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I'm writing a simple raycaster in golang and I have some problems understanding perspective correction. The code is simple, the main rendering loop is this:

    curVector := playerVector.NewRotated(-curFov / 2)
    rotateStep := curFov / float64(screen.Width()) // Angles per screen row
    // Traverse each row of our screen, cast a ray and render it to screen buffer
    for i := 0; i <= screen.Width(); i++ {
        curVector.Rotate(rotateStep)

        hit, distance, tile, tileP := rayCast(curX, curY, curVector, viewDistance)

        if hit {
            // distToHeight is basically linear (screen.Height()/distance)
            drawTexturedWallColumn(screen, tile, i, distToHeight(distance, screen.Height()), tileP) // Project walls on screen
        }
        // drawSpritesColumn(screen, i, curVector, distance) // Project sprites on screen
    }

So I just cast rays with even angle intervals and get this fishbowl effect: enter image description here

So, I understand that the problem is with angle intervals and sphere projected rays with the same length. I found this question How can I correct an unwanted fisheye effect when drawing a scene with raycasting? and tried to implement the same logic:

leftVector := playerVector.NewRotated(90)
    // Traverse each row of our screen, cast a ray and render it to screen buffer
    for i := 0; i <= screen.Width(); i++ {
        progress := float64(i)/float64(screen.Width()) - 0.5 // -0.5 to 0.5
        stepX := (playerVector.X + progress*(leftVector.X*2)) // *2 to make 90 FOV
        stepY := (playerVector.Y + progress*(leftVector.Y*2))
        curVector := Vector{X: stepX, Y: stepY}

        hit, distance, tile, tileP := rayCast(curX, curY, curVector, viewDistance)

        if hit {
            // distToHeight is basically linear (screen.Height()/distance)
            drawTexturedWallColumn(screen, tile, i, distToHeight(distance, screen.Height()), tileP) // Project walls on screen
        }
        // drawSpritesColumn(screen, i, curVector, distance) // Project sprites on screen
    }

But the result is almost the same (FOV variable is not used here but it's around 90, it's not important at the moment). The difference is that this one has a more "linear" fishbowl effect because of evenly spaced intervals (progress variable): enter image description here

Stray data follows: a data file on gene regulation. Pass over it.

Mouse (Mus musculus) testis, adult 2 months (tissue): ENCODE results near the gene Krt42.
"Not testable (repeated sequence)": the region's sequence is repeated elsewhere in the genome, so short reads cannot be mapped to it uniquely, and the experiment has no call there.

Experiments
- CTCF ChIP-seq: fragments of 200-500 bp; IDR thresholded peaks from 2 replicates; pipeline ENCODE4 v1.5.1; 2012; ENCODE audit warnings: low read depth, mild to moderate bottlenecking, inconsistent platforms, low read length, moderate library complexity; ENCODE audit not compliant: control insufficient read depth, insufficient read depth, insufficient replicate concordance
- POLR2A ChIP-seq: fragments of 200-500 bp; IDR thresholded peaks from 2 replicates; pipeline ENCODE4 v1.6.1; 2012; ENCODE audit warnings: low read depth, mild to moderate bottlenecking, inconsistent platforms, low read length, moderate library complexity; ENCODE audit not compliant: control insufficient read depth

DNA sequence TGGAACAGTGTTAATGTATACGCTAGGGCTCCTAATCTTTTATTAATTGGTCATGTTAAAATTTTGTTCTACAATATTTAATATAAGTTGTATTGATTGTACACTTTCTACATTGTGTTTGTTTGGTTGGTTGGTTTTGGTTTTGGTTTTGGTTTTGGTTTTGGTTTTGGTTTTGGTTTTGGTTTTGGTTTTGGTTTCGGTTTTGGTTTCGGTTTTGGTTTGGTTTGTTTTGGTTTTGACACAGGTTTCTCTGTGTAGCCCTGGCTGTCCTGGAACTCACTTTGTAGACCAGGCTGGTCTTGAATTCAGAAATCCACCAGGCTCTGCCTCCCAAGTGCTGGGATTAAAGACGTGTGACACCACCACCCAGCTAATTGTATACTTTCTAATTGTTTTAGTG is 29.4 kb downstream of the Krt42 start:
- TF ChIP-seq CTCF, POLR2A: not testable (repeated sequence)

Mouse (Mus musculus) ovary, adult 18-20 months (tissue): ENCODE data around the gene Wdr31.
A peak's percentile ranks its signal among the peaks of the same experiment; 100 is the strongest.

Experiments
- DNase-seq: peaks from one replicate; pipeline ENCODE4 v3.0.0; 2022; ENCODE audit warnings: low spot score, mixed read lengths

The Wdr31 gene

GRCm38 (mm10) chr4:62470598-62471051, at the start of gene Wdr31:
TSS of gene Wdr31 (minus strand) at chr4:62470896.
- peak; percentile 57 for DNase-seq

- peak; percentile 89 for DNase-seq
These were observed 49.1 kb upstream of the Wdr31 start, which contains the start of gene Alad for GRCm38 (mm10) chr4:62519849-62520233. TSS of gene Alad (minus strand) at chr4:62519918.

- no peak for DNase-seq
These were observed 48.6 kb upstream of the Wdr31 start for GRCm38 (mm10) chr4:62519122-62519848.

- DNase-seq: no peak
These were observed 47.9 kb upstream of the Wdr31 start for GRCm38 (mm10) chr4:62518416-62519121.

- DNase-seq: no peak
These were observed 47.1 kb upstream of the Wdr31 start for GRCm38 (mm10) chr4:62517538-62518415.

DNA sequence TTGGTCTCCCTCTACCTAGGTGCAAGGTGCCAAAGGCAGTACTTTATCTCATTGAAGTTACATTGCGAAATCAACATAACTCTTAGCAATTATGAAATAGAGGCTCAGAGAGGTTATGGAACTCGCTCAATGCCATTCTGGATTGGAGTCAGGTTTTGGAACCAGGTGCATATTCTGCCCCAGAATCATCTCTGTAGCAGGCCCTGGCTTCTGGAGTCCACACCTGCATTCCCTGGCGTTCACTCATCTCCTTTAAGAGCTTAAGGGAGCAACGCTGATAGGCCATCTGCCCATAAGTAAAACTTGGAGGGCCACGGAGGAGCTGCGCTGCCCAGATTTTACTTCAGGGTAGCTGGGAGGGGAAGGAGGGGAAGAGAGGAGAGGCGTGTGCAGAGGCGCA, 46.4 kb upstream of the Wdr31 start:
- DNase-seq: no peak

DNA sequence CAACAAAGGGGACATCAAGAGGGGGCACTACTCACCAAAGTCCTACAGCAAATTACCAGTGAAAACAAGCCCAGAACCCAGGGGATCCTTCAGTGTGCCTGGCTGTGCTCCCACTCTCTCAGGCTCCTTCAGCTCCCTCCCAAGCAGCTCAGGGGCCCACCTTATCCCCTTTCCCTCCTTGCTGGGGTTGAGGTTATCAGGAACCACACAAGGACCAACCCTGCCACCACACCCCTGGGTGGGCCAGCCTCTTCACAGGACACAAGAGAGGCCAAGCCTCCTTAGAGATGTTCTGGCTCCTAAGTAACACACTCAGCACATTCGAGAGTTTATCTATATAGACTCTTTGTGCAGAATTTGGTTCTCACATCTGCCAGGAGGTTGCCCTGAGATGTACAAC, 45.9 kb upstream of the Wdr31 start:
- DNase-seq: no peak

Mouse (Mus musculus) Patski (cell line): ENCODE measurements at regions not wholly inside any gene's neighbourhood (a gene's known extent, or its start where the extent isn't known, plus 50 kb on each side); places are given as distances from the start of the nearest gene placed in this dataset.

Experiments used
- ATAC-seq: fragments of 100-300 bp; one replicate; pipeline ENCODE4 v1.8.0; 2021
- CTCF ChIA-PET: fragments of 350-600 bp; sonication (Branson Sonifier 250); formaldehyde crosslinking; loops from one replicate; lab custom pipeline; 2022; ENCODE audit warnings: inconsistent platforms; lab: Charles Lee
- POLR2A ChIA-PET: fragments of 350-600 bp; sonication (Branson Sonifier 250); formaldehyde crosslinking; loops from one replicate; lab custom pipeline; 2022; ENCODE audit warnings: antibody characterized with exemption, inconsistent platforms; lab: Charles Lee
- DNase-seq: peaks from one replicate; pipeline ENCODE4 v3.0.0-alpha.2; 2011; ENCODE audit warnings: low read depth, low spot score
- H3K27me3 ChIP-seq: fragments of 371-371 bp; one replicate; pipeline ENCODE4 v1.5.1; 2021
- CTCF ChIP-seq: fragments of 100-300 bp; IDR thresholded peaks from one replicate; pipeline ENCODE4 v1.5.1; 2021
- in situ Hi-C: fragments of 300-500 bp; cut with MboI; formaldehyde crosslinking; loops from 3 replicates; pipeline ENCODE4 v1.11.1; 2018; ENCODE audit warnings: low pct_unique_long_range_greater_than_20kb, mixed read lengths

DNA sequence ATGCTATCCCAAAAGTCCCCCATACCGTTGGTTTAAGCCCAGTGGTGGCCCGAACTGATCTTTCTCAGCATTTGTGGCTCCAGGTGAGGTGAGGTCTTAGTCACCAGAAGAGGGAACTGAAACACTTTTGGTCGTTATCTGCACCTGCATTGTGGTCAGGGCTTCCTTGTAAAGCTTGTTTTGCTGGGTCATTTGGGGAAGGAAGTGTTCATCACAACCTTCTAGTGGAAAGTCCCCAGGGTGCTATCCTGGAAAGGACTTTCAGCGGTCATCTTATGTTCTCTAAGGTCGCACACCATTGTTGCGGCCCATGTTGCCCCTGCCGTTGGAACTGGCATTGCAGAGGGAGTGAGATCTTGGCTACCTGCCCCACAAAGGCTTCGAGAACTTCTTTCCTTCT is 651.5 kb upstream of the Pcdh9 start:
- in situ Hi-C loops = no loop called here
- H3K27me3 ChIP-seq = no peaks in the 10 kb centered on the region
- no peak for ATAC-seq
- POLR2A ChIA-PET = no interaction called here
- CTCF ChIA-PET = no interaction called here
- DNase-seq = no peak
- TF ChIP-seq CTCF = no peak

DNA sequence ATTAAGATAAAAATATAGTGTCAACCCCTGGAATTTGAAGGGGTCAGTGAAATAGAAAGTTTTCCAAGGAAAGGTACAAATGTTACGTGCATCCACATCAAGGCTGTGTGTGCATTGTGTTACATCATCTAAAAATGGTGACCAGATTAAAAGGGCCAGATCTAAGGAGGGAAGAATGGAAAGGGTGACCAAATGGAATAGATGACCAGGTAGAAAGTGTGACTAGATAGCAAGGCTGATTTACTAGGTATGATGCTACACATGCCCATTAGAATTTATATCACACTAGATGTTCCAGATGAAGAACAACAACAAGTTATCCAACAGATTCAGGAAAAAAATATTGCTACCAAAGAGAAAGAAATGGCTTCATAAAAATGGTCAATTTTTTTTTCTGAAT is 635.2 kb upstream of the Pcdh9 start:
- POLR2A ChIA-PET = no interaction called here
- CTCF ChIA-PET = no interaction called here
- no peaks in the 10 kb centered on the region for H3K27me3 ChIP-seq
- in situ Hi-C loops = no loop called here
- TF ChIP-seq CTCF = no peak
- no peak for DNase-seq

So, I don't know how to fix this, I also tried to use perpendicular distance (distance*cos).

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  • \$\begingroup\$ It's likely your raycast method is not returning a correct perpendicular distance. Can you show us how you're computing your distance? \$\endgroup\$
    – DMGregory
    Mar 16, 2020 at 0:35
  • \$\begingroup\$ Yeah, you are right. I played with this for a while and came up with this result (i updated the question). I guess the perspective is as it should be (right? :\) \$\endgroup\$
    – Stanislav
    Mar 16, 2020 at 18:23
  • \$\begingroup\$ Much better! If you've solved your problem, please feel free to post your solution as an Answer below. \$\endgroup\$
    – DMGregory
    Mar 16, 2020 at 18:49

1 Answer 1

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Here's a solution I got for now (using the second one with vectors above). Before, i calculated the distance using vector's angle, i corrected it to increase starting ray position using direction vector like this:

func rayCast(x0, y0 float64, dir Vector, distance float64) (hit bool, dist float64, tile int, tileP float64) {
    length := 0.0 // Length of hit check
    step := 0.01  // Interval of collision checking
    for length <= distance {
        if hit, tile, tileP := IntersectsWithMap(x0, y0); hit {
            return true, length, tile, tileP
        }
        x0 += dir.X * step
        y0 += dir.Y * step
        length += step
    }
    return false, distance, 0.0, 0.0
}

Results so far: enter image description here


The previous rayCast is a bit messy but I'll include it for historic purposes:

func rayCast(x0, y0 float64, dir Vector, distance float64) (hit bool, dist float64, tile int, tileP float64) {
    length := 0.0 // Length of hit check
    step := 0.01  // Interval of collision checking
    sX, sY := x0-dir.X, y0-dir.Y
    for length <= distance {
        if hit, tile, tileP := IntersectsWithMap(increaseVector(sX, sY, x0, y0, length)); hit {
            return true, length, tile, tileP
        }
        length += step
    }
    return false, distance, 0.0, 0.0
}

// Gets next point for vector by length
func increaseVector(x0, y0, x1, y1, length float64) (x, y float64) {
    dX, dY := x1-x0, y1-y0
    mg := math.Sqrt(dX*dX + dY*dY)
    uX, uY := dX/mg, dY/mg

    return x1 + uX*length, y1 + uY*length
}
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  • \$\begingroup\$ The fix given in this answer would be clearer if you also showed your previous raycasting method in your question, so users can compare and contrast the two approaches \$\endgroup\$
    – DMGregory
    Mar 16, 2020 at 19:06

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